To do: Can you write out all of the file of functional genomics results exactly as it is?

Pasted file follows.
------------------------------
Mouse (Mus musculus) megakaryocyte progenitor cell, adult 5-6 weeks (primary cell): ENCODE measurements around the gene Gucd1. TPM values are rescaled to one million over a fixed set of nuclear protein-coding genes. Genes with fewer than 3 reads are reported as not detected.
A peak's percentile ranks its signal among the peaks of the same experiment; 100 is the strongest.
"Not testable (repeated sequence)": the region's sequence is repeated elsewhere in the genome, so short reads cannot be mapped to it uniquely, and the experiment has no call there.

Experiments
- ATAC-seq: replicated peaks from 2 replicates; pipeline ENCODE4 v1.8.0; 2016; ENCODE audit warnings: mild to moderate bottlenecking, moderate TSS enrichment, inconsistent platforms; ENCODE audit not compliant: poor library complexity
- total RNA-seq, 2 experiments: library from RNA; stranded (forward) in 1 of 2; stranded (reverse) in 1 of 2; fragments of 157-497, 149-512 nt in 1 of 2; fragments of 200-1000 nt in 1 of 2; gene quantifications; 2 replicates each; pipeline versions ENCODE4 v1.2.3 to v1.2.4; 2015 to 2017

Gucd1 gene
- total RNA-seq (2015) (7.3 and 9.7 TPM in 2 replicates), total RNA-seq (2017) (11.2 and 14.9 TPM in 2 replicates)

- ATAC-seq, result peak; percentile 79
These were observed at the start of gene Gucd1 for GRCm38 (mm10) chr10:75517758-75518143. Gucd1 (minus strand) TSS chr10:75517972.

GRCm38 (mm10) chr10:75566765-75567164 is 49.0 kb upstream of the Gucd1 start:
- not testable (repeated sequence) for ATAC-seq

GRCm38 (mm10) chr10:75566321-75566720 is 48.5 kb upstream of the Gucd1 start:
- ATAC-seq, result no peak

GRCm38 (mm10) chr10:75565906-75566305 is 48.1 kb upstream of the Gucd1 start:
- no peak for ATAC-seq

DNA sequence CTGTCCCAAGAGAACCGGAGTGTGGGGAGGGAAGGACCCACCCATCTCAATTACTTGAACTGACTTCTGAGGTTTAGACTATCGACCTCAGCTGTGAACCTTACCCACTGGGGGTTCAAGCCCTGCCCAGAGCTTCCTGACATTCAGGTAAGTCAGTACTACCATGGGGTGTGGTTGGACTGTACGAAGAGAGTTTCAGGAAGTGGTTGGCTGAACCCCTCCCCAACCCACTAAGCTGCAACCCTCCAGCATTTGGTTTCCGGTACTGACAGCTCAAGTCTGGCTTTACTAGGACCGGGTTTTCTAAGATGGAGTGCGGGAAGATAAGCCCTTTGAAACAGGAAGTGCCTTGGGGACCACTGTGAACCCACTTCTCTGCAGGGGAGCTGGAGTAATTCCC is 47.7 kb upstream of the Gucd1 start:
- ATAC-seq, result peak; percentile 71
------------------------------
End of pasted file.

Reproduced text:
Mouse (Mus musculus) megakaryocyte progenitor cell, adult 5-6 weeks (primary cell): ENCODE measurements around the gene Gucd1. TPM values are rescaled to one million over a fixed set of nuclear protein-coding genes. Genes with fewer than 3 reads are reported as not detected.
A peak's percentile ranks its signal among the peaks of the same experiment; 100 is the strongest.
"Not testable (repeated sequence)": the region's sequence is repeated elsewhere in the genome, so short reads cannot be mapped to it uniquely, and the experiment has no call there.

Experiments
- ATAC-seq: replicated peaks from 2 replicates; pipeline ENCODE4 v1.8.0; 2016; ENCODE audit warnings: mild to moderate bottlenecking, moderate TSS enrichment, inconsistent platforms; ENCODE audit not compliant: poor library complexity
- total RNA-seq, 2 experiments: library from RNA; stranded (forward) in 1 of 2; stranded (reverse) in 1 of 2; fragments of 157-497, 149-512 nt in 1 of 2; fragments of 200-1000 nt in 1 of 2; gene quantifications; 2 replicates each; pipeline versions ENCODE4 v1.2.3 to v1.2.4; 2015 to 2017

Gucd1 gene
- total RNA-seq (2015) (7.3 and 9.7 TPM in 2 replicates), total RNA-seq (2017) (11.2 and 14.9 TPM in 2 replicates)

- ATAC-seq, result peak; percentile 79
These were observed at the start of gene Gucd1 for GRCm38 (mm10) chr10:75517758-75518143. Gucd1 (minus strand) TSS chr10:75517972.

GRCm38 (mm10) chr10:75566765-75567164 is 49.0 kb upstream of the Gucd1 start:
- not testable (repeated sequence) for ATAC-seq

GRCm38 (mm10) chr10:75566321-75566720 is 48.5 kb upstream of the Gucd1 start:
- ATAC-seq, result no peak

GRCm38 (mm10) chr10:75565906-75566305 is 48.1 kb upstream of the Gucd1 start:
- no peak for ATAC-seq

DNA sequence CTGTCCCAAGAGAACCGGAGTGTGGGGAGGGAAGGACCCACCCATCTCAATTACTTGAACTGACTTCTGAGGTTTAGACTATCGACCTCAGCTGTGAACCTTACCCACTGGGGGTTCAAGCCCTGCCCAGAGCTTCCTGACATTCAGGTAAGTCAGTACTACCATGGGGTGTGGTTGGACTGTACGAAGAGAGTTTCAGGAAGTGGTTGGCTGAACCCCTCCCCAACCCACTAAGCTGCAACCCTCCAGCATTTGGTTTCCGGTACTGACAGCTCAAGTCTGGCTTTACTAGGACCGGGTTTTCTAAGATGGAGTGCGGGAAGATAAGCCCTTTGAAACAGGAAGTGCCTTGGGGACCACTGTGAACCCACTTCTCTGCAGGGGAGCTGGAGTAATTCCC is 47.7 kb upstream of the Gucd1 start:
- ATAC-seq, result peak; percentile 71